Before I get started I'd just like to take a moment to introduce myself. For those of you who don't know me my name is Ciarán Marcantonio. I'm a writer based in Dublin, Ireland, I write comic books, web comics, prose pieces & reviews and now for the first time a Blog. I'd like to thank everyone at Nerd Invasion for letting me be a part of this fine array of Artists. Some of you I know quite well and others I hope to get to know better soon. I'd especially like to thank Chris Duffy for inviting me to write these (hopefully) weekly Blogs. What he has asked me to do is simple: Spew my many nerdy opinions on the weekly topic here at Nerd Invasion and in particular, the characters featured by our Artists each week.
Kingpin would make his first debut in July 1967 Amazing Spider-Man #50 (pictured here), in the famous storyline Spider-Man No More. With Spider-Man battling various crime bosses such as Big Man, Crime-Master, and even the Green Goblin himself, Stan Lee wanted a character who would treat crime as if it was nothing more than a mere business. Wanting a villain who would successfully unite crime into a massive army under his command and be the boss of all other crime bosses, both Stan Lee and artist John Romita would gain their idea from the movie actor known as Sydney Greenstreet and create Wilson Fisk, also known as the King of Crime.
In Amazing Spider-Man #70, Stan Lee decided to add more to Wilson Fisk's character by “humanizing” him. Revealed to be a married man, Fisk would show readers that aside from his life of crime, he would be a devoted husband who cared for his family as much as he cared for his title as the Kingpin of Crime. He has been successfully translated into several other mediums appearing in nearly every Spider-Man animated series ever made. He also made a live action appearance played by the late Michael Clarke Duncan in 20th Century Fox's adaptation of Daredevil. He is drawn this week by Nerd Invader Padraic Byrne.
Morbius The Living Vampire
Morbius was created by Roy Thomas and Gil Kane and first appeared in October of 1971 in The Amazing Spider-Man issue 101 (pictured here). Drawn this week by Nerd Invader LuCa P. I have a great fondness for Morbius, not your average vampire his curse was self inflicted by the classic experiment gone wrong scenario. The character has refused to die since his creation and has gone on to appear in many other Marvel books like Tomb of Dracula and Blade, and was also translated faithfully into Spider-Man The Animated Series in 1994. He has been both a hero and a villain in his time, with most writers placing him in the villain camp. His popularity like the character himself appears to be immortal, and now with his own new solo series in Marvel Now from Joe Keatinge and Richard Elson, the character of Dr. Michael Morbius looks primed for a resurgence.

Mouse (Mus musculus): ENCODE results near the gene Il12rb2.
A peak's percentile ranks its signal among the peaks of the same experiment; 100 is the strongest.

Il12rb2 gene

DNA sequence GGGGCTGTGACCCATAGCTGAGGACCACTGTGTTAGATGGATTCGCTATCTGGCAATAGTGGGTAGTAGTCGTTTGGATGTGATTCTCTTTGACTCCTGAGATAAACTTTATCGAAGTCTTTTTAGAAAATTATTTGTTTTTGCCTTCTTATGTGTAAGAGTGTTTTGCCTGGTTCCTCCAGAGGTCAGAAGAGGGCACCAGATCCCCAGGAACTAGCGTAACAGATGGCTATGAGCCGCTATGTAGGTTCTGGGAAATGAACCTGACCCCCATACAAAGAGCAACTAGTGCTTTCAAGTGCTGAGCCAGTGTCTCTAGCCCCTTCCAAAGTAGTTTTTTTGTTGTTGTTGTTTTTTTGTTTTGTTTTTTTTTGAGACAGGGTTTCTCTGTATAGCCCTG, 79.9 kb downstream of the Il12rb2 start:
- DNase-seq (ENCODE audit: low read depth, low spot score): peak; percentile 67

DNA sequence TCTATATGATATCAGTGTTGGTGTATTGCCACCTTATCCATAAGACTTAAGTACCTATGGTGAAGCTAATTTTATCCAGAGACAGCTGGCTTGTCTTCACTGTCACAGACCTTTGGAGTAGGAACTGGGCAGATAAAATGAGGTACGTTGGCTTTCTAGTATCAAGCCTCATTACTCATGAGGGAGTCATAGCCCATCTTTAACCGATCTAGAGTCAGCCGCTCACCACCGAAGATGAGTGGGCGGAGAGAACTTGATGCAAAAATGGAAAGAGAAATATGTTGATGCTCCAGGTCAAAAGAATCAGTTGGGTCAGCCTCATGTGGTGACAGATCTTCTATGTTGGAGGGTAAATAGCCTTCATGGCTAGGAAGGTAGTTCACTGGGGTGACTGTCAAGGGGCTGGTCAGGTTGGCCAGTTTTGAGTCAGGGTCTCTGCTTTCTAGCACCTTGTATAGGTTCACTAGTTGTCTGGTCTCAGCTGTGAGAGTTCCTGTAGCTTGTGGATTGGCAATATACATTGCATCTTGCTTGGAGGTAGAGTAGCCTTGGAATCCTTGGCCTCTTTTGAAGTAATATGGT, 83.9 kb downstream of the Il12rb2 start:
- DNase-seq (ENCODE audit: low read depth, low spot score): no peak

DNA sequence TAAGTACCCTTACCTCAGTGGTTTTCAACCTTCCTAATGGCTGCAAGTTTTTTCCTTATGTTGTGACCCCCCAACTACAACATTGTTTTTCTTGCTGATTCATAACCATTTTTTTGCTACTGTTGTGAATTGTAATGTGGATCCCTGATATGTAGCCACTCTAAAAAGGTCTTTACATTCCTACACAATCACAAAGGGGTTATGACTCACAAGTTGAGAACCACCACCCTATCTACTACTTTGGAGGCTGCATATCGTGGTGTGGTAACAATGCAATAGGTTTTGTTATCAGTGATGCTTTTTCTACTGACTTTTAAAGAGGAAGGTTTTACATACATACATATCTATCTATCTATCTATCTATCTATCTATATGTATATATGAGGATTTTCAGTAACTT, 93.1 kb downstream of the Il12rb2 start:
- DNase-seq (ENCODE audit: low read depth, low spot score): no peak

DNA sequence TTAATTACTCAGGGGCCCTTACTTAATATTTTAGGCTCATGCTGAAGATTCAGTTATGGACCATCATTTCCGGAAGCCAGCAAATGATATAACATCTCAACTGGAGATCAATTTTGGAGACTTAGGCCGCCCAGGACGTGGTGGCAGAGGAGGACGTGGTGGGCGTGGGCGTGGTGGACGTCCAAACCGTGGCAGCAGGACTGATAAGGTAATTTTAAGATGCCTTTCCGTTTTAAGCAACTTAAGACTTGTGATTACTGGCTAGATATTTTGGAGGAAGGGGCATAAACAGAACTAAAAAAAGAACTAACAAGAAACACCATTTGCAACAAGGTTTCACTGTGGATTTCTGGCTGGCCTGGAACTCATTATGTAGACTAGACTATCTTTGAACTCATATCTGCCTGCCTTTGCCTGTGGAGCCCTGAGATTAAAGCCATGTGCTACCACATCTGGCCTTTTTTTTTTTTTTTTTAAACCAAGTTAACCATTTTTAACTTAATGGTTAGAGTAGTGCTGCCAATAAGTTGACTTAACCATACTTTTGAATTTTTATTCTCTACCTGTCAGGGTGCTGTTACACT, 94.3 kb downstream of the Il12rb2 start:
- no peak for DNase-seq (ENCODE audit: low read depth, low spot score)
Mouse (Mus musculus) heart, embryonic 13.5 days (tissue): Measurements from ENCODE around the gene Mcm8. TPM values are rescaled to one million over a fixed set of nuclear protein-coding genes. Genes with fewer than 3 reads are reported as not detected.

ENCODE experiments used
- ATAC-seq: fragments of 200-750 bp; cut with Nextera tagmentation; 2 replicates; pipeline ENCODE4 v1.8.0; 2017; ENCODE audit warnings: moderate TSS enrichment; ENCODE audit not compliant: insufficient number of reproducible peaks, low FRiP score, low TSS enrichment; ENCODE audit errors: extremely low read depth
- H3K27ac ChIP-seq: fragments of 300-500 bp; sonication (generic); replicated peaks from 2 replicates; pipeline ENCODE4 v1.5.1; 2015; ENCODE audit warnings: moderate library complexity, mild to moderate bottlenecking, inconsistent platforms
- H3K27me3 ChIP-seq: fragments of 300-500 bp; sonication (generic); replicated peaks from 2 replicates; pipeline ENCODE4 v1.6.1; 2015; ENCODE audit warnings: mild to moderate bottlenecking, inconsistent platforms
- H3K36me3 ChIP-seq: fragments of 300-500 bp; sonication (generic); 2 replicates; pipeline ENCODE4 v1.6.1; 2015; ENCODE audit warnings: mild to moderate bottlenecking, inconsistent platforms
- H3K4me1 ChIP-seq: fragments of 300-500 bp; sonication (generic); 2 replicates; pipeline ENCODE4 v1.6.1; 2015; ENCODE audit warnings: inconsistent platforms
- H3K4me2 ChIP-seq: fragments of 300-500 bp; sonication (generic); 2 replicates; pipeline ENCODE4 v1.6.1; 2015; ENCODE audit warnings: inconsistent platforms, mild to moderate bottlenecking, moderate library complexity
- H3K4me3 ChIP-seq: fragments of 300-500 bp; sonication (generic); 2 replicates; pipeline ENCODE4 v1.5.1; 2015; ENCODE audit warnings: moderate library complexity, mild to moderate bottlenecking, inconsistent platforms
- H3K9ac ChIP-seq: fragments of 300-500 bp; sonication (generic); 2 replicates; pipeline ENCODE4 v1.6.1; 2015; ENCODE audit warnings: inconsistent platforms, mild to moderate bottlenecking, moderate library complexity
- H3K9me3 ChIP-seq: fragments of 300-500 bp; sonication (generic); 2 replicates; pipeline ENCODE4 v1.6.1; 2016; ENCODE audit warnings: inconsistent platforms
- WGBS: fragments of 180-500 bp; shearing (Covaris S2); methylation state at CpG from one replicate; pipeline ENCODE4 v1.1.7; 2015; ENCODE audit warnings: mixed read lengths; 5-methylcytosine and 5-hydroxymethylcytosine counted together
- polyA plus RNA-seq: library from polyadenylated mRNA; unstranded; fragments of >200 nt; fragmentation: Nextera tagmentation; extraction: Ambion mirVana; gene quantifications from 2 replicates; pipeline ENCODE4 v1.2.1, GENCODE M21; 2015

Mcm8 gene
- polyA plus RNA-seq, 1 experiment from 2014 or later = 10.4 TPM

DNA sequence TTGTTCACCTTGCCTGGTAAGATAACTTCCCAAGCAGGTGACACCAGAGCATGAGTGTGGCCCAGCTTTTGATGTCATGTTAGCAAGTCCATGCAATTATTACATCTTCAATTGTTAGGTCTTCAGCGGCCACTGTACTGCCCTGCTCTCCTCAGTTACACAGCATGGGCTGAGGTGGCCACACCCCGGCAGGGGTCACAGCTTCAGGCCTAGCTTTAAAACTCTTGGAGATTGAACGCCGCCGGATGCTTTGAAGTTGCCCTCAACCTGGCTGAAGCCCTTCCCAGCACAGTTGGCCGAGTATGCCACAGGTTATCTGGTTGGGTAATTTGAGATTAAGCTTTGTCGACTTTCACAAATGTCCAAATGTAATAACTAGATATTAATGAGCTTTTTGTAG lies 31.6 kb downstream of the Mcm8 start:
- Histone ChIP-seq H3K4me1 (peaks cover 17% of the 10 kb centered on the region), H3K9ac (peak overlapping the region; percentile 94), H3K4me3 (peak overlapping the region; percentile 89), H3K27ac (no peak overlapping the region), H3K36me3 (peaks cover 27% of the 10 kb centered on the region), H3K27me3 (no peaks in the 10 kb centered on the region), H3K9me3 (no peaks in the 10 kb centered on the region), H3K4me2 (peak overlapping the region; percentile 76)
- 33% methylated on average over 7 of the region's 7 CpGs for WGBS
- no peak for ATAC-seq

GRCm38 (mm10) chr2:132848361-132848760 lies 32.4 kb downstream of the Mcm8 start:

Doppelganger was created by Jim Starlin and Ron Lim in 1992 and first appeared in Infinity War # 1. During the Infinity War, Adam Magus created doppelgangers of Earth's Mightiest Heroes and sent them to Earth to attack the heroes. When Doppelganger encountered Spider-Man, he was already engaged in battle with the Hobgoblin. Hobgoblin defeated the doppelganger by impaling it on a fence. Later Demogoblin found Doppelganger and infused it with supernatural energy. This energy allowed Doppelganger to remain on earth after Magus was defeated. Personally I have only ever been a fan of the visual image of Doppelganger. A character that I feel has been underused by Marvel in favor of the likes of Venom and Carnage. His current status in the Marvel Universe is deceased having met his end in last year's Carnage Limited Series. But that won't stop Nerd Invader LuCa P. from turning in a fantastic sketch of the character.